Hey everyone. Just started learning the basics of Assembly Language from this book Programming From The Ground Up, and from the first example, ran into some trouble. Would appreciate a little help if you could. I am running Open Solaris through VM ware. So I wrote the following in the vi editor and saved it as exit.s

#Purpose: Simple program that exits and returs status back to kernel mode
#Input:        None
#Output:        returns a status code. THis can be viewed by typing echo $? after running the program

#Variables:    %eax holds the system call number
#              %ebx holds the return status

.section .data
.section .text
.globl _start

movl $1, %eax  #This is a linux kernel command number for exiting a program (system call number)

movl $0, %ebx  #THis is a status number we will return to the OS. Change this around and it will return different status to echo $?

int $0x80      #tHIS wakes up the kernel to run the exit command.

I saved what i wrote. Did as exit.s -o  exit.o followed by ld exit.o -o exit. The book states that by running the program is supposed to not do anything bu exit, however, i get a message stating Segmentation Fault (core dumped). And after the echo $? the value of 139 is returned, even though I am supposed to get 0. Once again, any help would be appreciated. Thank you.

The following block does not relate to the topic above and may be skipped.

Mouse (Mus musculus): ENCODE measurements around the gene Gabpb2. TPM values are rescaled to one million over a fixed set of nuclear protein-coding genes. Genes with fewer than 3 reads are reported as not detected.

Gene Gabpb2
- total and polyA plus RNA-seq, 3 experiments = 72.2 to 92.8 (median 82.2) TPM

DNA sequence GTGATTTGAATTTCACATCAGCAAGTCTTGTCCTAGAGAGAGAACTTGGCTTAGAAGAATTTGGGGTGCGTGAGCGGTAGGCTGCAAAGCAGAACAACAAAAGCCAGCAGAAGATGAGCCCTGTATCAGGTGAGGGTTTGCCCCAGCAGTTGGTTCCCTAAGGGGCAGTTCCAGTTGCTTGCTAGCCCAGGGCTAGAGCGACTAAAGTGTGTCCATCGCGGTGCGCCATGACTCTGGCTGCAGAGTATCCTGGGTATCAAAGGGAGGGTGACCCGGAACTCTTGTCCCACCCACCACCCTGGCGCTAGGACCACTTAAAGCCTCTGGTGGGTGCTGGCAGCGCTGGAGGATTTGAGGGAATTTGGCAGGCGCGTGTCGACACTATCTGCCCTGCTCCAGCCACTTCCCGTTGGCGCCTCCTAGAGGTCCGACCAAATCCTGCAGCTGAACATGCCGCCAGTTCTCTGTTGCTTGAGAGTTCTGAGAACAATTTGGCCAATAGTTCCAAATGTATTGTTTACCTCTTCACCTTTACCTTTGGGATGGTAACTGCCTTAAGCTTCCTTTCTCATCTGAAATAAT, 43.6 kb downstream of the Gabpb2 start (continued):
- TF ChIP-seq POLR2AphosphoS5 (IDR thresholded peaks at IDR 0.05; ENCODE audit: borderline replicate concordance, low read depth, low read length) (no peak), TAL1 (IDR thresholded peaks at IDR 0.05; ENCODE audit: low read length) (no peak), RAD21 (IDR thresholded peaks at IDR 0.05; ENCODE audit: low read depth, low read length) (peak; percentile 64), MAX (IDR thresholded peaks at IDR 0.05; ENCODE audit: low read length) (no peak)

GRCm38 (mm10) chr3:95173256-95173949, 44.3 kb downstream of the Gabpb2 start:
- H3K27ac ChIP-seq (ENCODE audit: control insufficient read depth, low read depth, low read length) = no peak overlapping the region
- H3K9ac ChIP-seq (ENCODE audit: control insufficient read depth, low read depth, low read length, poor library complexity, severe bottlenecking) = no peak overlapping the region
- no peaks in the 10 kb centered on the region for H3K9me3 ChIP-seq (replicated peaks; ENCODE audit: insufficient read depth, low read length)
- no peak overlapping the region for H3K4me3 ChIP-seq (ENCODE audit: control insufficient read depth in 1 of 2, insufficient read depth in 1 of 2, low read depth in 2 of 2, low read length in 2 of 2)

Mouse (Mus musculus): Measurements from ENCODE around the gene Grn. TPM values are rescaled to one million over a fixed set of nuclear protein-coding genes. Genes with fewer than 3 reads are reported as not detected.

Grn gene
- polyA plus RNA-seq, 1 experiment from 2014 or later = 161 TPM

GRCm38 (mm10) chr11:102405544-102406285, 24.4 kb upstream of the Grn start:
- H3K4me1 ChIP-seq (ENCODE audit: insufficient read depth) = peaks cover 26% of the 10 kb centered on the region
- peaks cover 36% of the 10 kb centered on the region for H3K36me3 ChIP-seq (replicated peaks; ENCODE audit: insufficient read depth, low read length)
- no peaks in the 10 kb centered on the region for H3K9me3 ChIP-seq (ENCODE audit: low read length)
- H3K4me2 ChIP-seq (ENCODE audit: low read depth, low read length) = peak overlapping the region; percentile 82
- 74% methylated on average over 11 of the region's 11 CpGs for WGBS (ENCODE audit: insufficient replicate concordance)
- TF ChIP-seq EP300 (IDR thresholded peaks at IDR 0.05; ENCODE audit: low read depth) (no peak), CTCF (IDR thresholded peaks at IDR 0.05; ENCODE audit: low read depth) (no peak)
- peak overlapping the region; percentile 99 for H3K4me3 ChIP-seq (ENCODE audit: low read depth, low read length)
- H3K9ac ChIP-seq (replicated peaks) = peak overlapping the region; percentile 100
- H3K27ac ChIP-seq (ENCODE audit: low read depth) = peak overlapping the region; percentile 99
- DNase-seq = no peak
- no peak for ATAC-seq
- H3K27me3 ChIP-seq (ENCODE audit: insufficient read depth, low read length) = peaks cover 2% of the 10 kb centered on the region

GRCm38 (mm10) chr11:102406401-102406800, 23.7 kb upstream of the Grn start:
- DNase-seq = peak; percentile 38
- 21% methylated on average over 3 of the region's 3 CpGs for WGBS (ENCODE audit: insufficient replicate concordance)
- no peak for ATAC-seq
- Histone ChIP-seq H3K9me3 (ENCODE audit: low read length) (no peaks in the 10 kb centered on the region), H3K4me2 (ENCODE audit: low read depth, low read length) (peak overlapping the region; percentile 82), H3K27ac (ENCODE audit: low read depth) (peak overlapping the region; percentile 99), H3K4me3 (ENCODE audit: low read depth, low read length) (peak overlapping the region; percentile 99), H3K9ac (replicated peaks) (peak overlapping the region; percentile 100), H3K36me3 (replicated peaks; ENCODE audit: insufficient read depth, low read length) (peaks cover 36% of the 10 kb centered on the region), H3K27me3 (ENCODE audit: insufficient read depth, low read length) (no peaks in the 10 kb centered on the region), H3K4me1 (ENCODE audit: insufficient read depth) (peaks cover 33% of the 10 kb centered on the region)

Posted on 2010-06-27 22:51:24 by Algasar
Don't quote me on this, but I believe that OpenSolaris uses the BSD system calling convention where arguments are pushed onto the stack instead of placed into registers. Try this:

.section .text
.globl _start

pushl $0 # Exit Code
movl $1, %eax # SYS_EXIT
int $0x80 # Interrupt Kernel
Posted on 2010-06-28 01:50:30 by Synfire
I think BSD (and maybe Solaris) is even more different than that. Wants an extra parameter on the stack - a "return address". You can provide a "stub" that just does the "int 0x80" and returns (and call it), or push a "dummy return address" - %eax will do - and do the "int 0x80" inline. (this puts the parameter in the same place for "exit()" and "sys_exit")

First steps are the hardest, Algasar. Courage!


Posted on 2010-06-29 00:13:24 by fbkotler